His journey, which is intertwined with the growth of Chesapeake Energy and fracking, is one of the most fascinating recent stories in the annals of American business. It is replete with opportunism, insight, risk, and breathtaking materialism. Understanding how the energy boom unfolded requires understanding the person whose personality most influenced it.

Aubrey McClendon gets two chapters. What stood out to you about this larger-than-life figure?

The thing that left me amazed was when I found out that in the midst of running a public company and owning all these little slices of wells and making huge bets on the futures market on the price of natural gas, he was also invested with John Arnold in the Centaurus Fund and the board of directors wasn’t aware of that. He ran a company that was very active in the futures markets — and ran a hedge fund on the side. He invested with one of the largest commodity funds.

Everything flowed through him. I suspect Aubrey McClendon personally owned more natural gas reserves than any other individual since the era of Rockefeller.

Chapter 11: Blessings of the Pope

It was a beautiful day for a protest. A few hundred people marched through downtown Philadelphia chanting, “Hey, hey, ho, ho, hydrofracking’s got to go.” … Filmmaker Josh Fox, in his trademark baseball hat and thick-framed glasses, told the crowd that “fracking is a disaster unfolding across Pennsylvania.”

Inside the convention center, more than a thousand energy executives were attending a conference on the Marcellus Shale. The keynote speaker, Aubrey McClendon, took the stage and called the protestors naive. “Their real game plan is to use political pressure to force Americans to pay exorbitant energy costs for the so-called ‘green’ fuel sources that they prefer,” he said.

What struck you as you watched a story like shale production, which you’ve covered for years, become a national debate?

How polarizing it became so quickly. How people who really didn’t understand even the basics of the business were so ready and willing to pontificate about how good or bad it was. And how quickly both the environmentalists and the companies were willing to move away from facts to make up their arguments. It was kind of disheartening, actually, as somebody who spends my career trying to understand facts and write about them.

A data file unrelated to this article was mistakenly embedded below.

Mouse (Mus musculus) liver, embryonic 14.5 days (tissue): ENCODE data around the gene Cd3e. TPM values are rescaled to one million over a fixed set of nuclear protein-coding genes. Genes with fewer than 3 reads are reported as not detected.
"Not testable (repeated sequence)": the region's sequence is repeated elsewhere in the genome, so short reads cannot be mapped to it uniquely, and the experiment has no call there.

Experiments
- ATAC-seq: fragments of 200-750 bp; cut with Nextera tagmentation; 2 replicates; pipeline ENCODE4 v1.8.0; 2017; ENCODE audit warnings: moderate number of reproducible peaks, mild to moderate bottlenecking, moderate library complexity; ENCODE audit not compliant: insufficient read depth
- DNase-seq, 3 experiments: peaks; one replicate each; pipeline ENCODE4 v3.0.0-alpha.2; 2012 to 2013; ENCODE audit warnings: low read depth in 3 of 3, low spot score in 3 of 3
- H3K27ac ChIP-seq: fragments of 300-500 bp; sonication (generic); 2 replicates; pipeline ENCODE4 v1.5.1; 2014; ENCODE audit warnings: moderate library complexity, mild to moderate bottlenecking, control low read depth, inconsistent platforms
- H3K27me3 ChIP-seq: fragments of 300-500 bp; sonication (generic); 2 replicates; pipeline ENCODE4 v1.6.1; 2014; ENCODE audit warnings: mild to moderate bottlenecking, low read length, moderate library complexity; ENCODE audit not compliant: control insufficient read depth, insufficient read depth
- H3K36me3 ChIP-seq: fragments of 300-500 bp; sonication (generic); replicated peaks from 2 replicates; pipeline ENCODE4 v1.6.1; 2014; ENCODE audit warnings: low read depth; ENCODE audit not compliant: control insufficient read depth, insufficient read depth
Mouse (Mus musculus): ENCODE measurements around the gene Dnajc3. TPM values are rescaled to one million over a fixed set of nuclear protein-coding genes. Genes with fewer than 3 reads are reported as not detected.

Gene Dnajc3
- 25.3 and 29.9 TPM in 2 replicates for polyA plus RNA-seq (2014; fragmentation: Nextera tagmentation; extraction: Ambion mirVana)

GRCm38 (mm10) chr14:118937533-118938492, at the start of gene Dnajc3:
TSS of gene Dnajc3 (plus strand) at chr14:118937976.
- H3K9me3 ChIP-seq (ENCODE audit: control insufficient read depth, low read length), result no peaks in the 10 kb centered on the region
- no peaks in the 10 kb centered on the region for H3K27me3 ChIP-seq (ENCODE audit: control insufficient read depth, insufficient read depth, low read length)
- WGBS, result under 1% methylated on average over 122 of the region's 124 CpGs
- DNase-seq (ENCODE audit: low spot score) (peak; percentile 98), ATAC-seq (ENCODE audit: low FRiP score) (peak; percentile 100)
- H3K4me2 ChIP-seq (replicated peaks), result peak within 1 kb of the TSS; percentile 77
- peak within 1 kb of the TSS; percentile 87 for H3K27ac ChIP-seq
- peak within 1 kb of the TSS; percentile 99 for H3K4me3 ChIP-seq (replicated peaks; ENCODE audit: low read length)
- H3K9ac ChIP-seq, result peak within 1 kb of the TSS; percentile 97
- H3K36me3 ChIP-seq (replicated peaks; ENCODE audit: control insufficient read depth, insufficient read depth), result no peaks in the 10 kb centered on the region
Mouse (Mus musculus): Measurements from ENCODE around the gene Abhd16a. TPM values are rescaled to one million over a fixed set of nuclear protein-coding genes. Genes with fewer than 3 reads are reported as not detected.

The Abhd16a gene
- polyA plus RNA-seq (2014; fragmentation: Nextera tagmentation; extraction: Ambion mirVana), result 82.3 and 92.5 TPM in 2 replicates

Fort Worth clearly has been the major urban area most impacted by wells. To hear some people talk about it, surely Fort Worth must be some sort of barren wasteland right now, without water or good air or anything like that. If you spend any time in Fort Worth and look around, you realize that’s just not the way it is. I don’t want to say everything’s perfect, everything’s great, but the fact of the matter is we can have gas development without causing environmental catastrophe. And frankly it’s our responsibility to do that.

And yet you write about coming to Fort Worth and talking to oil field innovators Marvin Gearhart and Claude Cooke about a tool that could help identify leaking wells. But the companies aren’t interested in it.

If you’re testing and you find a leak, then you’re obliged to do something about it. Sometimes you’d rather not know. If you didn’t know, then you’ve got deniability. If you test and you know there’s a leak, then there’s no way you can get out of that. The industry just didn’t want to know the answer to it. It’s decisions like that — well, we’re not so interested in whether the wells are properly cemented — that are causing trouble.

What do people need to understand about our energy dilemma: depending on fossil fuels but needing to move away from them?

This is an incredibly complex machine to deliver energy. It’s an incredibly reliable machine. When was the last time you went to turn on your lights and they didn’t come on? We expect that, and you simply cannot expect that to change quickly.

We are in the middle of an amazing energy transition. Renewables are rising at double digits, and that’s probably as quickly as they could rise. If they grew any quicker, we’d have more problems than we’re having now figuring out how to integrate them.

It takes time to make a change to the energy system, and people just need to understand that. We’re not going to snap our fingers and be running on solar panels tomorrow. It’s a generational change, and we need to get moving in the right direction and keep moving, just not overnight.